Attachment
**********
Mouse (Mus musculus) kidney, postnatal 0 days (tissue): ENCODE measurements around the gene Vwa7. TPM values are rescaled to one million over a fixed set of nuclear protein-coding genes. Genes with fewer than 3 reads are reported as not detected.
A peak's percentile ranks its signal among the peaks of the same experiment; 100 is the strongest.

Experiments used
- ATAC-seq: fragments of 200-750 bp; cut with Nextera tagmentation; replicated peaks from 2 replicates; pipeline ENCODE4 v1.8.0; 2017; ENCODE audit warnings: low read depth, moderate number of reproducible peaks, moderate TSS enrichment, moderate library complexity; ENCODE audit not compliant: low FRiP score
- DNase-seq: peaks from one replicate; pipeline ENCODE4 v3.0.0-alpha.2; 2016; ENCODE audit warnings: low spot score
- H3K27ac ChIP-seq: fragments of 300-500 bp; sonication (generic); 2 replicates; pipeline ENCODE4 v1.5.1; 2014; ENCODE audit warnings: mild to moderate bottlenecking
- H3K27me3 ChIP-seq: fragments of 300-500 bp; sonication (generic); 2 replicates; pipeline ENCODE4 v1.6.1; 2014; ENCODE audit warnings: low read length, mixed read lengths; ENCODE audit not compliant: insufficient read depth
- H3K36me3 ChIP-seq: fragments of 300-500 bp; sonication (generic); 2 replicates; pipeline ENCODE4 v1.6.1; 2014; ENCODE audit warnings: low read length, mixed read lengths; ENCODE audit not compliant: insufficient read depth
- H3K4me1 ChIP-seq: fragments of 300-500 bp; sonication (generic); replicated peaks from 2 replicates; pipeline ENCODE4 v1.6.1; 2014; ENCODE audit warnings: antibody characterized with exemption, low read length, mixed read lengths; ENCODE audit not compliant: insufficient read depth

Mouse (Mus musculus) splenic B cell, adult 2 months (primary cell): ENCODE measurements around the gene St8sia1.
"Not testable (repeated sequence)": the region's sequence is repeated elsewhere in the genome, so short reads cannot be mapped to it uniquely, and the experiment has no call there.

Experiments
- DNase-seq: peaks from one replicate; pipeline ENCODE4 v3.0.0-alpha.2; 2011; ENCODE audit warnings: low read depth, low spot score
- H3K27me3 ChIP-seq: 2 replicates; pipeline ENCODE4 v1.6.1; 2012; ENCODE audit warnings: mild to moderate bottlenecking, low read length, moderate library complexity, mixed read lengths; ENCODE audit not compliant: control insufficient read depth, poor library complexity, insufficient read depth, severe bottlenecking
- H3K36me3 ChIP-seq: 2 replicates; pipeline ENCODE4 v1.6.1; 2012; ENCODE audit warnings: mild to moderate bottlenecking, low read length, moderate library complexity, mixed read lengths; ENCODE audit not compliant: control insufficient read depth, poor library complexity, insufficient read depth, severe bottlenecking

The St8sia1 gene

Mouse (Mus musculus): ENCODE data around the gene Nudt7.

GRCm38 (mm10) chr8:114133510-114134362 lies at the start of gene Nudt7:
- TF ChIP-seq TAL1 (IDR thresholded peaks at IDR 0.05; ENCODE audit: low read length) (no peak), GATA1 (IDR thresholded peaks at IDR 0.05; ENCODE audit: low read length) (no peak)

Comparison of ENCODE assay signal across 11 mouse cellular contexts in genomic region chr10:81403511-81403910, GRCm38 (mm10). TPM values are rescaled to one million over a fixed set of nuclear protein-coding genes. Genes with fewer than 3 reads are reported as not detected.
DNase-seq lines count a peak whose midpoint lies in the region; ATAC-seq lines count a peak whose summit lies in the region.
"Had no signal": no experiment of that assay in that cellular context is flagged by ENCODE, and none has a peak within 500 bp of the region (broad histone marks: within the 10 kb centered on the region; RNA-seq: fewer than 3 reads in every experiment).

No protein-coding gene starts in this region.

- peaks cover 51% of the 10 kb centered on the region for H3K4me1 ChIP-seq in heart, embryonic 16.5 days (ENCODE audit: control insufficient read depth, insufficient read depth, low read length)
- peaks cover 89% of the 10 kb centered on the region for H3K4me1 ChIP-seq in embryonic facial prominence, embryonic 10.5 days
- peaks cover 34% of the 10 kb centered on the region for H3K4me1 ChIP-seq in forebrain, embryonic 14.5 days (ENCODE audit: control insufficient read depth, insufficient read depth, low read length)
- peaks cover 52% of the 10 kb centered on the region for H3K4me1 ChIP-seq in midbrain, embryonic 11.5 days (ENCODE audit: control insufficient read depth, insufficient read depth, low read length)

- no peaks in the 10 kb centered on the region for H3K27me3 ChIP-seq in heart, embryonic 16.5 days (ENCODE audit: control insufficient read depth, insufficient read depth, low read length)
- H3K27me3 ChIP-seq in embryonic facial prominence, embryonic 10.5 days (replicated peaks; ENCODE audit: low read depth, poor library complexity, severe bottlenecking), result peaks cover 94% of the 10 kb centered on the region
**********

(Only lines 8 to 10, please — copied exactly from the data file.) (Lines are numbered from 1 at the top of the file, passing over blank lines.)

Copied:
- H3K36me3 ChIP-seq: fragments of 300-500 bp; sonication (generic); 2 replicates; pipeline ENCODE4 v1.6.1; 2014; ENCODE audit warnings: low read length, mixed read lengths; ENCODE audit not compliant: insufficient read depth
- H3K4me1 ChIP-seq: fragments of 300-500 bp; sonication (generic); replicated peaks from 2 replicates; pipeline ENCODE4 v1.6.1; 2014; ENCODE audit warnings: antibody characterized with exemption, low read length, mixed read lengths; ENCODE audit not compliant: insufficient read depth

Mouse (Mus musculus) splenic B cell, adult 2 months (primary cell): ENCODE measurements around the gene St8sia1.